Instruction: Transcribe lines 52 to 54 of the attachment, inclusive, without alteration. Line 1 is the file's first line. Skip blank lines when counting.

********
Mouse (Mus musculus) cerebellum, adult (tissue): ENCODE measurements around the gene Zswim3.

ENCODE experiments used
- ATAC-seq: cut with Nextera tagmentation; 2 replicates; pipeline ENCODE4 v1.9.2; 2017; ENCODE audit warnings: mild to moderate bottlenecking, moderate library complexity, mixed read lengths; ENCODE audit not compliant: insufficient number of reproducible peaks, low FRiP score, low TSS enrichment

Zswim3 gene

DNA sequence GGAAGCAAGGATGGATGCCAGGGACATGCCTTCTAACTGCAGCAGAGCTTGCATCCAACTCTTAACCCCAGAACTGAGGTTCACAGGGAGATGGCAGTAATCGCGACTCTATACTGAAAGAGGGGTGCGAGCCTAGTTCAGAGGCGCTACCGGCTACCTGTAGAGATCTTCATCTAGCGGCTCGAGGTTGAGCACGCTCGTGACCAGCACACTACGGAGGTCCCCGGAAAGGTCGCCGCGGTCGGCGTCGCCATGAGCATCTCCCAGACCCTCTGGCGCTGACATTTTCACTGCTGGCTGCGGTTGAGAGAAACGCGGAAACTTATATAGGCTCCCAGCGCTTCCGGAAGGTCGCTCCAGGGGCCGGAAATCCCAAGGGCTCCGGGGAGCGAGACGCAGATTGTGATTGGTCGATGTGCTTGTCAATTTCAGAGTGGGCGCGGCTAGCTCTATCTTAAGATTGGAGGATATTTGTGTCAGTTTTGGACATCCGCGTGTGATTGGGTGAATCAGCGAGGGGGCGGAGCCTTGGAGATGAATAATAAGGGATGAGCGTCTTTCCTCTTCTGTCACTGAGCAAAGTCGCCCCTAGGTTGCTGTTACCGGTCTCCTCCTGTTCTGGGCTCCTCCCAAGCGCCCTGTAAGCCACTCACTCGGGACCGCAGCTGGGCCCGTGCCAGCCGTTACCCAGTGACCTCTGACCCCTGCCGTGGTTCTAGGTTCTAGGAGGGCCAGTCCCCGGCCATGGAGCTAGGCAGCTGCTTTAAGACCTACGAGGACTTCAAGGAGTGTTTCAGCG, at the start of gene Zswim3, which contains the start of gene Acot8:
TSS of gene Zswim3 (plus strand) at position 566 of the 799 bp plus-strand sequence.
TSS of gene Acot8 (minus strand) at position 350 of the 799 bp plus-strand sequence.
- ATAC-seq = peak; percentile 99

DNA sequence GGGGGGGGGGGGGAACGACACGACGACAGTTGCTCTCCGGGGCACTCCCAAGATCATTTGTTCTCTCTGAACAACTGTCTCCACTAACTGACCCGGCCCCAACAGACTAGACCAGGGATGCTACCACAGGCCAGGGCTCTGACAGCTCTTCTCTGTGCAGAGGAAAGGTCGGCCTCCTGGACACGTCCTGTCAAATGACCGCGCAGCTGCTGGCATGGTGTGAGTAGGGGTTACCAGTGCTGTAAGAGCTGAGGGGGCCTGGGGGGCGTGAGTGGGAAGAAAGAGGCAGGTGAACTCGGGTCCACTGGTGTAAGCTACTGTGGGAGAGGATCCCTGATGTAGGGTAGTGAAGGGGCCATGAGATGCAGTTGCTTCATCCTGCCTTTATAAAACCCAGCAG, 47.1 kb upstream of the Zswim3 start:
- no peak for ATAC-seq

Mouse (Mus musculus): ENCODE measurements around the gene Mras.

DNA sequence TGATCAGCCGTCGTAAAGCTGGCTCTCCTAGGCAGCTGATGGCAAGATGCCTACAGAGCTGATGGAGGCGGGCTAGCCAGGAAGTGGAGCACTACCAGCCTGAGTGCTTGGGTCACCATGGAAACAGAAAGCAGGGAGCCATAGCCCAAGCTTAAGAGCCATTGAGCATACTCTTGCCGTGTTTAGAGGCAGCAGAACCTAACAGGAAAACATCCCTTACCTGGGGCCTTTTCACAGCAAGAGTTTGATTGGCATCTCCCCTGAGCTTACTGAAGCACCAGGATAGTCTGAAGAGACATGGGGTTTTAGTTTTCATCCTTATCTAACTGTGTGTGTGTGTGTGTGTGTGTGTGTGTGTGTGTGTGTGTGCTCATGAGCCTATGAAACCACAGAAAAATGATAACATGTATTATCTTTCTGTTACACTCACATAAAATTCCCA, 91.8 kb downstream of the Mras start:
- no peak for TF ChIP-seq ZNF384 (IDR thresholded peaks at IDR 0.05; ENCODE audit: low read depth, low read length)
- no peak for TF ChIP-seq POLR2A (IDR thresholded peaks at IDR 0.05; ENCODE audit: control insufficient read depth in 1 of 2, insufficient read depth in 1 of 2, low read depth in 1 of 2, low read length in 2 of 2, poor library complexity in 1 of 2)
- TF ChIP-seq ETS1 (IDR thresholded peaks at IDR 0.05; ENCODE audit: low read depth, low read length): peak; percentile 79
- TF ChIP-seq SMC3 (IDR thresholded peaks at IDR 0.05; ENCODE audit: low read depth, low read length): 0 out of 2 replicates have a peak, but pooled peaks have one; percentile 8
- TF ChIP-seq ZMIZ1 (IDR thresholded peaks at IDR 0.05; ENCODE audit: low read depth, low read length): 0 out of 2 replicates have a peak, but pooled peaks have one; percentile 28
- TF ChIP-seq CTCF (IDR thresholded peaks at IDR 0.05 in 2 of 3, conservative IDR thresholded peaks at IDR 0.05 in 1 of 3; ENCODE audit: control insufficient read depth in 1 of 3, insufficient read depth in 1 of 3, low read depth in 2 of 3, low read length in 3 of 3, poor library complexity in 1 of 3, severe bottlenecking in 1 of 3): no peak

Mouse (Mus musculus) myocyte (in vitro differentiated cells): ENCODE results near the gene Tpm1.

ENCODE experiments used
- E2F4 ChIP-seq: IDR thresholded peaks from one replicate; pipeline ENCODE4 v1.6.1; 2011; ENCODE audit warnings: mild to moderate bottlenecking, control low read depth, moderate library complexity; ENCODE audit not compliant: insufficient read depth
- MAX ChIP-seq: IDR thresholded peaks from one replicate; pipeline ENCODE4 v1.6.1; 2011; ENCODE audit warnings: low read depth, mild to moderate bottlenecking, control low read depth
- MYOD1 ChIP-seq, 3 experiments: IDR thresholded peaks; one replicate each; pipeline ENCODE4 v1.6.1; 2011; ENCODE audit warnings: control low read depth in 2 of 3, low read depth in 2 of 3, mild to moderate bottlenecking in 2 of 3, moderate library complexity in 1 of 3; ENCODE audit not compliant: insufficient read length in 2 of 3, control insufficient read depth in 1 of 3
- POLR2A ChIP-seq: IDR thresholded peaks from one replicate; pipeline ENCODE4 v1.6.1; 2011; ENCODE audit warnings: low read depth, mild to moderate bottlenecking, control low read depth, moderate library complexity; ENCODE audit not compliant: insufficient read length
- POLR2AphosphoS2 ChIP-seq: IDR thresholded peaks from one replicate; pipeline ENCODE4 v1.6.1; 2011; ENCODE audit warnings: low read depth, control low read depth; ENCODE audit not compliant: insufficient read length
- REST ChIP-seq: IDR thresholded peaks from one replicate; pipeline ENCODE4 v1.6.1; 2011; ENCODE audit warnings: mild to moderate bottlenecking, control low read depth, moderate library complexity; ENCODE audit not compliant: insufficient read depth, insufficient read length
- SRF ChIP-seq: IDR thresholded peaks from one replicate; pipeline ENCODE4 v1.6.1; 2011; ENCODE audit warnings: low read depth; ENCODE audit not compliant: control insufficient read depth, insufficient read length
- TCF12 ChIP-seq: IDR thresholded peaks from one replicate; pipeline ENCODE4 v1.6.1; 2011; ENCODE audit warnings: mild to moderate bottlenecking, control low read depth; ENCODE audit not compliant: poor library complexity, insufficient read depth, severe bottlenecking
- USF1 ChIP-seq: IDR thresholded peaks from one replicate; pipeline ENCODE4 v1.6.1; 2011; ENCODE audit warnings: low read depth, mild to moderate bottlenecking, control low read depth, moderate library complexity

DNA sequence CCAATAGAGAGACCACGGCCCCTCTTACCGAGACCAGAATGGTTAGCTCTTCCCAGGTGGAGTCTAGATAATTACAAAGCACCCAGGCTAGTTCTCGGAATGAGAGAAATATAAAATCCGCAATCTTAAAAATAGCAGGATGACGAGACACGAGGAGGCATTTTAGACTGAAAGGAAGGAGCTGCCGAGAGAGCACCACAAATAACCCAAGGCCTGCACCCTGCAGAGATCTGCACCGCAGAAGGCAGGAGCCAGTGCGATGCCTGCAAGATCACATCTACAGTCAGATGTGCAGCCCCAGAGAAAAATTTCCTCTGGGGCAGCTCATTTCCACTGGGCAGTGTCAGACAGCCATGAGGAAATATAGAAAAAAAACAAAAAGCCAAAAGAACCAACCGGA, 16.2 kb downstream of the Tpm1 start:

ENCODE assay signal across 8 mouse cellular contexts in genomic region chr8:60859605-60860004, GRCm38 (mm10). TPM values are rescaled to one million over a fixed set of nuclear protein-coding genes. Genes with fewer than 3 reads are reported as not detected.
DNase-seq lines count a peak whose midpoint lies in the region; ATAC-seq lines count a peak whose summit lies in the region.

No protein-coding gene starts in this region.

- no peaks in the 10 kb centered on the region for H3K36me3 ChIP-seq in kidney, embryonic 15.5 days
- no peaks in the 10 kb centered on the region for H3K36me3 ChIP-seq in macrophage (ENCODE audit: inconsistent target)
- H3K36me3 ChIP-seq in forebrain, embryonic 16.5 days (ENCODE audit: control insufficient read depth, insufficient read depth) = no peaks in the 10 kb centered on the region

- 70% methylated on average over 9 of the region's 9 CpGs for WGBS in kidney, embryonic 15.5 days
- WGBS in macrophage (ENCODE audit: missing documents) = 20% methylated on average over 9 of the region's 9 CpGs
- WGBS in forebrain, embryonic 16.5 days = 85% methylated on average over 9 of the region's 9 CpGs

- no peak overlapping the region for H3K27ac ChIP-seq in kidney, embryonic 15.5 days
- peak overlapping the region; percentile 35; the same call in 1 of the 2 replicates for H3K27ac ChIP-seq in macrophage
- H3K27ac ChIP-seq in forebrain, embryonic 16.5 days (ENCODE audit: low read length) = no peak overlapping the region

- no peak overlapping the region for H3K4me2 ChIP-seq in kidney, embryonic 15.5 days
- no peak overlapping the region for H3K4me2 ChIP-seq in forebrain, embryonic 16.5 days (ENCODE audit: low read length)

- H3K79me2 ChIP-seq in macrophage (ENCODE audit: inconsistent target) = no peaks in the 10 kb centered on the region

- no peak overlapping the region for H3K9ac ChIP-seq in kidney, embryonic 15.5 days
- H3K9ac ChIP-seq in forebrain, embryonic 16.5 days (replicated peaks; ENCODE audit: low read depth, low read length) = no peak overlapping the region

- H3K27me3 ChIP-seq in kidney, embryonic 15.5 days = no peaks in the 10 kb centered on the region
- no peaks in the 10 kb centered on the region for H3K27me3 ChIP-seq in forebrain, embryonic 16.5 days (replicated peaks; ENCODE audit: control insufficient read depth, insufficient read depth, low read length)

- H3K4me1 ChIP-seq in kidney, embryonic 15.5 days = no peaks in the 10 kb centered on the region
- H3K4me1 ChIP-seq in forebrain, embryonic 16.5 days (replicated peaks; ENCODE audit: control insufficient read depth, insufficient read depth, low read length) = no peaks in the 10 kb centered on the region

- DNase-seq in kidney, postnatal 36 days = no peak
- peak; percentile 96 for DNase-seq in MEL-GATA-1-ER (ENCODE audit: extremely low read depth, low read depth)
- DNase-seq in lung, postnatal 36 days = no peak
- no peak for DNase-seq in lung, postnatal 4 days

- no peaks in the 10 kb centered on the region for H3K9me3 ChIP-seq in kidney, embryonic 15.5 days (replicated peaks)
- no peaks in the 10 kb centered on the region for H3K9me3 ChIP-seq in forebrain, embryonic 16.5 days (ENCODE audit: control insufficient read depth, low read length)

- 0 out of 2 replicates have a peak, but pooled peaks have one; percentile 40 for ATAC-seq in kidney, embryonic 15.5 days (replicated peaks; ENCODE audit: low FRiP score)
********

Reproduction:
- DNase-seq in kidney, postnatal 36 days = no peak
- peak; percentile 96 for DNase-seq in MEL-GATA-1-ER (ENCODE audit: extremely low read depth, low read depth)
- DNase-seq in lung, postnatal 36 days = no peak